John Cooney continues to inspire Ulster and is just the fuel injection Ireland need for Six Nations challenge

Ulster's John Cooney scores a try against Munster
Ulster's John Cooney scores a try against Munster
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Ulster at Clermont Auvergne in a crunch European Champions Cup tie - an upset in France is certainly not beyond the Irish Province given their current impressive run of form.

Few would have been tipping Dan McFarland’s side of going to Stade Marcel Michelin on Saturday for their penultimate Pool Three clash and seeing off the Top 14 side in their own backyard.

The reality is, based on the past six weeks at least, that current pool three leaders, Ulster have the potential to head to France and produce a performance that gives them the result they need which could well see them secure top spot in the group and a home quarter-final.

Let’s forget the permutations of try and losing bonus points. With Bath to come to Belfast a week later, any result which has an Ulster victory to it should be enough to see them secure their goal when the English side come a calling.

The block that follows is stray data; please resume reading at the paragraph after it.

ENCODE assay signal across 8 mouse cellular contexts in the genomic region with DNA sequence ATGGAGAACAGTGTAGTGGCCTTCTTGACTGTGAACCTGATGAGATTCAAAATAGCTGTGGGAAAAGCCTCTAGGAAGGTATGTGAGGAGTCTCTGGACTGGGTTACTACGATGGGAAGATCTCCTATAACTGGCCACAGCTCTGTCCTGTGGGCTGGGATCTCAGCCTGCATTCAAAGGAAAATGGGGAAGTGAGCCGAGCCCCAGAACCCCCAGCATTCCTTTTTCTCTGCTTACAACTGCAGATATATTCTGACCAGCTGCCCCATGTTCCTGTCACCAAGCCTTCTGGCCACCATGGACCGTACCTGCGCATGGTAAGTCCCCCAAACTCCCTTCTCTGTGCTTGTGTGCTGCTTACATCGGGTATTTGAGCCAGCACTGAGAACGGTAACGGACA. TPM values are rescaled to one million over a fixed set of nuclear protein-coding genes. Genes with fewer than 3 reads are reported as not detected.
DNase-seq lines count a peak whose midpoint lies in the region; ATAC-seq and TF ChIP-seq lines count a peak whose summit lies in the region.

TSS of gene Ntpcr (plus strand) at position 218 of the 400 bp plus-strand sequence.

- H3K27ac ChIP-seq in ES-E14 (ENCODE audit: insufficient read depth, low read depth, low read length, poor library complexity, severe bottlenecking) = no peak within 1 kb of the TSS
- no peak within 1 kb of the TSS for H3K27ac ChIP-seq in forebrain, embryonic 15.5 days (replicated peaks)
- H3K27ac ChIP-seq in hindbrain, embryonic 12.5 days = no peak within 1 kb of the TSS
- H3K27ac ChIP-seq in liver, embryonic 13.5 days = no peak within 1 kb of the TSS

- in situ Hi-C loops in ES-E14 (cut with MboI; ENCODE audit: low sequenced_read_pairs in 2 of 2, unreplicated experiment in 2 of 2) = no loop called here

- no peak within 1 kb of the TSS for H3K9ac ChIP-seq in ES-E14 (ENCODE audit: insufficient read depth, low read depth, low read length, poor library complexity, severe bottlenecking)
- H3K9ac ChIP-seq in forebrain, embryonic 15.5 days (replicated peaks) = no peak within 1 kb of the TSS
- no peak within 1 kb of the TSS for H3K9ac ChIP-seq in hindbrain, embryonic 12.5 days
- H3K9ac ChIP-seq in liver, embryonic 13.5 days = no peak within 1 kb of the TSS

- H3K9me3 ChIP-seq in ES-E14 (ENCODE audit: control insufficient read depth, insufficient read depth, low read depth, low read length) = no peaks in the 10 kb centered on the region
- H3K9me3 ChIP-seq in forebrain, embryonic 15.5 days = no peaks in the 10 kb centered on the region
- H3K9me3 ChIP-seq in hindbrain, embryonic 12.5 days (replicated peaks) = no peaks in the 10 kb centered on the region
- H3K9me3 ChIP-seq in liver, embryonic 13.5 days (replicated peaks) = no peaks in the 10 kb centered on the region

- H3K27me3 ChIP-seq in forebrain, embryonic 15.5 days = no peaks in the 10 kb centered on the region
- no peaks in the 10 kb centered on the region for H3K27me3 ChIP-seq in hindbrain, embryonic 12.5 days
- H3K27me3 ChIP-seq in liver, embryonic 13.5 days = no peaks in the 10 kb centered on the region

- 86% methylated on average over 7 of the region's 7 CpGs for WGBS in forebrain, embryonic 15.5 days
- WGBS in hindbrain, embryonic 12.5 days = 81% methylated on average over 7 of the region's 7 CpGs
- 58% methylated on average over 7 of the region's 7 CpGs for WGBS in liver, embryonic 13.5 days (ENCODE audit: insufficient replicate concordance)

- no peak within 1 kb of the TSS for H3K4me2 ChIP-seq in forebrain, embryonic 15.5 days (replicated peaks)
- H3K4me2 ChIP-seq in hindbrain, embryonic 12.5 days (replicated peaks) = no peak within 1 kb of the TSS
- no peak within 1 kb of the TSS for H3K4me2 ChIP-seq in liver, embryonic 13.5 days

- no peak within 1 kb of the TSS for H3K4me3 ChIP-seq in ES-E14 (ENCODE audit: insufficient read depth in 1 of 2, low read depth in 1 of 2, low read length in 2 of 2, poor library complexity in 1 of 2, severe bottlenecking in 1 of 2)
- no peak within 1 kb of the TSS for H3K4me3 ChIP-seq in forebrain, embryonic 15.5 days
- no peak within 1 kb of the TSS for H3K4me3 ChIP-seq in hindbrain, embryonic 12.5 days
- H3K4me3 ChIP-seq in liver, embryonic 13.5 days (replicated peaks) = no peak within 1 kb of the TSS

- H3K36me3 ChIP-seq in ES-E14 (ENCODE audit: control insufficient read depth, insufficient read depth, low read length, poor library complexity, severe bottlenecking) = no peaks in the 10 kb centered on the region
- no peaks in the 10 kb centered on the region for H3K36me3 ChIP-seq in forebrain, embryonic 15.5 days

Personally I think Ulster have to go for broke in France. If all the front line players are available, then get them out there, Dan, this is too big an opportunity to be passed over.

The confidence Ulster would take from a win in France - it is not a rare occasion as Montpellier, Castres, Oyannax and Toulouse will testify to in most recent terms - but a victory in Clermont is still not on the stats.

But to beat one of the sides with strong aspirations on being European champions - and I would certainly not be writing them off - a victory over Clermont and getting a home tie in Belfast would be absolutely massive for Ulster. It would also continue the upward curve of progress at the club.